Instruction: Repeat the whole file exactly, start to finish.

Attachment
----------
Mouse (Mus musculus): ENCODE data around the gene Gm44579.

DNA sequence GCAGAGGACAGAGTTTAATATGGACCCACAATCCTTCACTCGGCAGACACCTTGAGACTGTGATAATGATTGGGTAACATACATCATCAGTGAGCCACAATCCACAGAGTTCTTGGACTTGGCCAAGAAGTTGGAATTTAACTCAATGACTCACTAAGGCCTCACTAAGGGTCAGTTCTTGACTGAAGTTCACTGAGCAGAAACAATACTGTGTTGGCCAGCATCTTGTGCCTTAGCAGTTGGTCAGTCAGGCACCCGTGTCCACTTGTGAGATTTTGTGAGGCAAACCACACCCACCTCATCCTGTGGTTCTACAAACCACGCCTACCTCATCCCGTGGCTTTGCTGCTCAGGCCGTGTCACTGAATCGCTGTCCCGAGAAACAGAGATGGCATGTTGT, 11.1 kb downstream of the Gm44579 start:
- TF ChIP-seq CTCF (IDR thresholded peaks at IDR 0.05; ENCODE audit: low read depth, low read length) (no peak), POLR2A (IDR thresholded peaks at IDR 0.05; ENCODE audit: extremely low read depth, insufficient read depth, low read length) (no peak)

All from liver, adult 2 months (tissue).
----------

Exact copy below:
Mouse (Mus musculus): ENCODE data around the gene Gm44579.

DNA sequence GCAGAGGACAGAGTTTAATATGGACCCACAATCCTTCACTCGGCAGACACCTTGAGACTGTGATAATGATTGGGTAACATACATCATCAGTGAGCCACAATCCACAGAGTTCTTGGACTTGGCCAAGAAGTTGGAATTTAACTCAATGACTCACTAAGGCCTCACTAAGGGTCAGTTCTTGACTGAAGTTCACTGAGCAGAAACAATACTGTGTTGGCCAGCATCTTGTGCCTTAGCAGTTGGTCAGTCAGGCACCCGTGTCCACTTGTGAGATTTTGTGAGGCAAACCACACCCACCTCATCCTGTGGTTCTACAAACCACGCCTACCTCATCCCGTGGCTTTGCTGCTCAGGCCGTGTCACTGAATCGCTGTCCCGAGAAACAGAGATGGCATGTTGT, 11.1 kb downstream of the Gm44579 start:
- TF ChIP-seq CTCF (IDR thresholded peaks at IDR 0.05; ENCODE audit: low read depth, low read length) (no peak), POLR2A (IDR thresholded peaks at IDR 0.05; ENCODE audit: extremely low read depth, insufficient read depth, low read length) (no peak)

All from liver, adult 2 months (tissue).